against the right side of the sleeve, at the wrist. You should have the open
side of the cuff next to the wrist edge. Pin, sew, fold over, and iron down.
If you're putting trim along the pleats, you may want to just pin the cuffs.
- Put the leine on. Measure from the sleeve/shoulder seam to where you want
the end of the sleeve to be at your wrist. Take the leine back off and lay it
down on a table or ironing board. Have your measuring tape out next to it.
Start folding and pinning pleats from just below the shoulder sleeve down to
the wrist. I recommend you pleat it so that all the pleats are going down
the sleeve. Make even pleats, with your best guess of size, until you've
pleated down to the wrist. Measure the length now. How close is it to your
earlier measurement? Grumble, growl, unpin, repleat. It can be tedious, but
you're just pinning, you can take it back apart and it's fine. You have to do
this for both sleeves - try to get them as close to identical as possible.
This is a great place to put trim on. I recommend you sew the pleats down by
themselves first, with a pair of seams, probably best spaced just narrower
than your trim. Then pin the trim along the pleats and sew it down. Remember
to fold the top edge under. If you just pinned the cuffs, you can take the
cuffs off for a moment, and run the trim under the edge of the sleeve, then
fold it over, and sew it shut. Then pin the cuffs back on and sew them. Be
careful - that section where you're sewing over the trim will be thick and
tricky to put through a sewing machine.
- Ok, this is really starting
to resemble a leine! Flip the whole thing inside out. Start at the wrist
end of one sleeve. Pin the bottom of the wrist seams together, then pin
along the curve of the baggy sleeve. When you get up near the armpit - it's
time for the gusset. This is the other tricky bit. Don't look at the gusset
as a square, think of it as a diamond. Your under-edge-sleeve seam splits
and goes along two sides of the diamond. The other two sides of the diamond
take the edges of the front & back body pieces, then those two rejoin.
(Gosh this is hard to describe in words.) Now you can pin the front and back
body pieces together down the side. Go ahead and sew what you've pinned.
When you get to the gusset part, go very slowly and carefully. You may want
to sew that part by hand.
- Repeat that last step for the other side.
- Wow, getting close. Ok, if you picked the adjustable sleeves, it's
time to run cords through them. Use a bodkin - there are a couple of kinds
available in fabric stores - or if you can't get that, grab a big safety pin.
Attach your cord or ribbon to your bodkin/safety pin, and start threading it
up one of the channels you sewed up the sleeve in step j). It doesn't matter
which side. Take it up to the top, then take it back down to the other side.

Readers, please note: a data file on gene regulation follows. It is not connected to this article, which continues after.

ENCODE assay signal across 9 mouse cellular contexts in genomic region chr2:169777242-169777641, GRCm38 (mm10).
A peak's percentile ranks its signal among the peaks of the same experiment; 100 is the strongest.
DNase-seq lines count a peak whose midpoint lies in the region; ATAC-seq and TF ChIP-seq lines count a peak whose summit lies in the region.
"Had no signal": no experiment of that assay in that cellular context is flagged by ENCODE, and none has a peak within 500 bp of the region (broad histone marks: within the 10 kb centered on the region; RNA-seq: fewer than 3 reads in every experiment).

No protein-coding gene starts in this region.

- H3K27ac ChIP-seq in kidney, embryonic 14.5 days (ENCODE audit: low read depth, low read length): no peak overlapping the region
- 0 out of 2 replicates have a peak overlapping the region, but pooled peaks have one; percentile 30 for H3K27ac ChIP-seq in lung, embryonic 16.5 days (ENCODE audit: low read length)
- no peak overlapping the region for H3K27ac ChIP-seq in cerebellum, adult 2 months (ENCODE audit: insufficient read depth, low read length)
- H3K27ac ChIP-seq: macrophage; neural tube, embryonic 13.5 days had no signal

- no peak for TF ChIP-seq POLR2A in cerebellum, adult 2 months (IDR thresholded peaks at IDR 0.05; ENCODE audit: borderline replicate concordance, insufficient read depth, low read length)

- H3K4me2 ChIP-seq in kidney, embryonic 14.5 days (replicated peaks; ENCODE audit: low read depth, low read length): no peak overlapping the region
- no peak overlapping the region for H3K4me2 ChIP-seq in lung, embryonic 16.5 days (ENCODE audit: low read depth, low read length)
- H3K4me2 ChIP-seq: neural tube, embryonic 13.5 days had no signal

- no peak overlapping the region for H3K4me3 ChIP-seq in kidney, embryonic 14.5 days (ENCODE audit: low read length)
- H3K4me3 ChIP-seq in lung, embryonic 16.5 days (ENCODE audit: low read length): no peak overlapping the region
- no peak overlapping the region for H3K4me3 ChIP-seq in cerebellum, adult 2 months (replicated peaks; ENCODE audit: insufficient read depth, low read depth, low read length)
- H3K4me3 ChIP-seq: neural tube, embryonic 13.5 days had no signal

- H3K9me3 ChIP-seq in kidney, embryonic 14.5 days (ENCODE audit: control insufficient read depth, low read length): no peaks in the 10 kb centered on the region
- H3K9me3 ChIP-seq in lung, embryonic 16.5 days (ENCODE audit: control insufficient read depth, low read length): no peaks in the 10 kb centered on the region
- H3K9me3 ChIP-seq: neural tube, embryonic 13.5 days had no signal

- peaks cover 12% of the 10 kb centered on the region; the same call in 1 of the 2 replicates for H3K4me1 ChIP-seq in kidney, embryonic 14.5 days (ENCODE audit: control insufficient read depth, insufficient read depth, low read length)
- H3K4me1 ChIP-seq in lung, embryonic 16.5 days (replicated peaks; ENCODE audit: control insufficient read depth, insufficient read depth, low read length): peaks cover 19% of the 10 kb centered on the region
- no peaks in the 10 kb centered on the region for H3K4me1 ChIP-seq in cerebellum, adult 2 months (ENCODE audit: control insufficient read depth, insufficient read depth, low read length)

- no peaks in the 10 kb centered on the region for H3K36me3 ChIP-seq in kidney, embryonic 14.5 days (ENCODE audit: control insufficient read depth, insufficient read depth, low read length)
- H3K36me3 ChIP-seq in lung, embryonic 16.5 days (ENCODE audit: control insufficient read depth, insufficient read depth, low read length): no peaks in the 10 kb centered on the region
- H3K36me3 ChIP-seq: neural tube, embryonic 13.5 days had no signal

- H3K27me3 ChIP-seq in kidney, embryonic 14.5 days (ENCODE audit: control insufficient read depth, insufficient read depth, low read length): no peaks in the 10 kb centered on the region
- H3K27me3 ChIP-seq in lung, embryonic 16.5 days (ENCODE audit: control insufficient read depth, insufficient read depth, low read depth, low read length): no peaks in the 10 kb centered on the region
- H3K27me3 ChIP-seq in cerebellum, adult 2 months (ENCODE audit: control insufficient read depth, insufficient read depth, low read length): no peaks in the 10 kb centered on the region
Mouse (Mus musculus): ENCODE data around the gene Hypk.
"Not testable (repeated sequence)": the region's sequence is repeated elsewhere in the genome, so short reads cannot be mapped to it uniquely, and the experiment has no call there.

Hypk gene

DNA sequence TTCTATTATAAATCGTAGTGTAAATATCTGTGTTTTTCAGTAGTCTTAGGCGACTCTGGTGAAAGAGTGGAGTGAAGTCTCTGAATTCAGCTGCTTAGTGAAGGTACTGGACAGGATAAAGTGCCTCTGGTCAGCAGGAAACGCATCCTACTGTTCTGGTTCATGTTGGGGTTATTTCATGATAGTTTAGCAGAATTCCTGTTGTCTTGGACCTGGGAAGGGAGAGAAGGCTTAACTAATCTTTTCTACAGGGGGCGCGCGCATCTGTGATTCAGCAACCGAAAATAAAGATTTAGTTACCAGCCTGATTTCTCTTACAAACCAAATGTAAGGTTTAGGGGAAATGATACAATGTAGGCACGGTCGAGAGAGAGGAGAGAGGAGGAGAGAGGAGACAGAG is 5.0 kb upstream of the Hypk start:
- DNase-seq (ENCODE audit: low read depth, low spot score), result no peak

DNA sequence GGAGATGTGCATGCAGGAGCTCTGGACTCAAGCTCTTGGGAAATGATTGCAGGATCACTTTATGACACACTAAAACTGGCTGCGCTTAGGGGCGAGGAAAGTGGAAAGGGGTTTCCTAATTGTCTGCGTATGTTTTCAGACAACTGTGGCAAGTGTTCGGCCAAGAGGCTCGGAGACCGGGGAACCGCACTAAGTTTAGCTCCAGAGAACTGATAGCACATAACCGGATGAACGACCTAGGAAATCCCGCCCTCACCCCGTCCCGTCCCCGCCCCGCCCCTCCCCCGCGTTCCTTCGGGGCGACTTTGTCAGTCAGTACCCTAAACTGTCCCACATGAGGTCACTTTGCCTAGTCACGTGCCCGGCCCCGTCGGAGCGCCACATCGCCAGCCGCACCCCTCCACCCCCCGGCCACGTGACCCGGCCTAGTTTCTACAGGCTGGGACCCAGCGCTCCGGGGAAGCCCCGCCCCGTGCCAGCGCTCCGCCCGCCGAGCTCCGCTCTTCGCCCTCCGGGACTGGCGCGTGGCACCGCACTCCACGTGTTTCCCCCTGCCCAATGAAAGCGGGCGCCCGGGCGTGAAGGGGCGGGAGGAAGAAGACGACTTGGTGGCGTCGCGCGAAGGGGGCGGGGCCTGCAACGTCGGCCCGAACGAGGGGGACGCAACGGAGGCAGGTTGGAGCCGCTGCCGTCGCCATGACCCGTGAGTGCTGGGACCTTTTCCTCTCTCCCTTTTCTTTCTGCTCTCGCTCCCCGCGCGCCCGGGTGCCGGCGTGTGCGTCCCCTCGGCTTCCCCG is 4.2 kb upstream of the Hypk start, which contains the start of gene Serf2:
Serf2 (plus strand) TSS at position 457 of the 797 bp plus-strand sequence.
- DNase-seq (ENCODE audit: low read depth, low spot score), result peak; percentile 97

Make sure you cut the ribbon long enough for it to stick out when you've got
the sleeve completely ungathered - but probably not much longer than that.
Pull on the cords to gather up the sleeves. Get them to about wrist length
for typical wear, then tie the cords up.
- Hem it. Fold the bottom
edge under once a small amount, and iron it down. Now fold it under again
to the length you want it to be. Iron it down again. Sew a seam around the
edge to hem it. This is a great time to have the help of a friend or two to
get the hem the right length.
- Huzzah! You've done it! Make sure all those interior exposed edges got
- ***Nursing garb. For a nursing leine, make sure you have lots of
fabric in front. If you're dealing with 45" fabric, you definitely want two
front body pieces. (Well, if you're anywhere close to my size. Maybe not if
you're a tiny person.) The basic idea is that the center pleat on the left
and the center pleat on the right are not the same size as the other pleats.
They're REALLY deeeeep pleats, but all the other pleats are normal size.
On the inner edge of the extra-deep pleats is a long slit. Basically like
a huge turned buttonhole. If you're wearing an overdress with it, obviously
it never shows. But even if you're wearing it with just a skirt or belted,
that is really enough to hold it casually shut and hidden. On my nursing
leines, I currently have the holes basted shut, so I don't have to worry
about it at all, but I can just go in and clip the basting to make them
nursing leines again.
Many, many thanks to my friend Jennifer who came up with this design for a
nursing leine. I went to her when I was pregnant with my son and asked her to
come up with one. It has been a lifesaver.
If you think you might EVER need to make a nursing leine, for yourself
or for a friend, please come take a careful look at mine. It has been such a
help. (For my web readers - well, I can show it to the Caidans! I have a
picture of it in use here)(Easily offended
types don't look. Come on, y'all, there's lots more skin showing in a bikini.)